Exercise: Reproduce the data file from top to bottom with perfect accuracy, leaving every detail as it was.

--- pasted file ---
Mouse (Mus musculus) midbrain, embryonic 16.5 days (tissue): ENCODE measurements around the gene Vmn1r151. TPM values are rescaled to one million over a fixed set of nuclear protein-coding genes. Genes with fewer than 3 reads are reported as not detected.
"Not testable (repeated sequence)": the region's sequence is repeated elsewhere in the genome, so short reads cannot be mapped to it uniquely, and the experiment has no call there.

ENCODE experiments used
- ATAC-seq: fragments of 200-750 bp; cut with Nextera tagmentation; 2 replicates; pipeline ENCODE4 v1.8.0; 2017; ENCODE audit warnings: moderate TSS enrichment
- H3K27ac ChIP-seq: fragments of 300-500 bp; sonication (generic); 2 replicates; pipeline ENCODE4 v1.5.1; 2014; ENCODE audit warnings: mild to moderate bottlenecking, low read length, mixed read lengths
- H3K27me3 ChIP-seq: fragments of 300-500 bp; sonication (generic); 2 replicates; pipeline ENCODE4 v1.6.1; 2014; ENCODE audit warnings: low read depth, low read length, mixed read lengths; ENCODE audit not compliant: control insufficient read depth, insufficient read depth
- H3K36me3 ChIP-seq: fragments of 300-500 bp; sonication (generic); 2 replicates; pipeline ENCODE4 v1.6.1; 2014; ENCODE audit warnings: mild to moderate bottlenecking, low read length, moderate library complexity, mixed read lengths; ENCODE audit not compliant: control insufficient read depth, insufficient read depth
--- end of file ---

Mouse (Mus musculus) midbrain, embryonic 16.5 days (tissue): ENCODE measurements around the gene Vmn1r151. TPM values are rescaled to one million over a fixed set of nuclear protein-coding genes. Genes with fewer than 3 reads are reported as not detected.
"Not testable (repeated sequence)": the region's sequence is repeated elsewhere in the genome, so short reads cannot be mapped to it uniquely, and the experiment has no call there.

ENCODE experiments used
- ATAC-seq: fragments of 200-750 bp; cut with Nextera tagmentation; 2 replicates; pipeline ENCODE4 v1.8.0; 2017; ENCODE audit warnings: moderate TSS enrichment
- H3K27ac ChIP-seq: fragments of 300-500 bp; sonication (generic); 2 replicates; pipeline ENCODE4 v1.5.1; 2014; ENCODE audit warnings: mild to moderate bottlenecking, low read length, mixed read lengths
- H3K27me3 ChIP-seq: fragments of 300-500 bp; sonication (generic); 2 replicates; pipeline ENCODE4 v1.6.1; 2014; ENCODE audit warnings: low read depth, low read length, mixed read lengths; ENCODE audit not compliant: control insufficient read depth, insufficient read depth
- H3K36me3 ChIP-seq: fragments of 300-500 bp; sonication (generic); 2 replicates; pipeline ENCODE4 v1.6.1; 2014; ENCODE audit warnings: mild to moderate bottlenecking, low read length, moderate library complexity, mixed read lengths; ENCODE audit not compliant: control insufficient read depth, insufficient read depth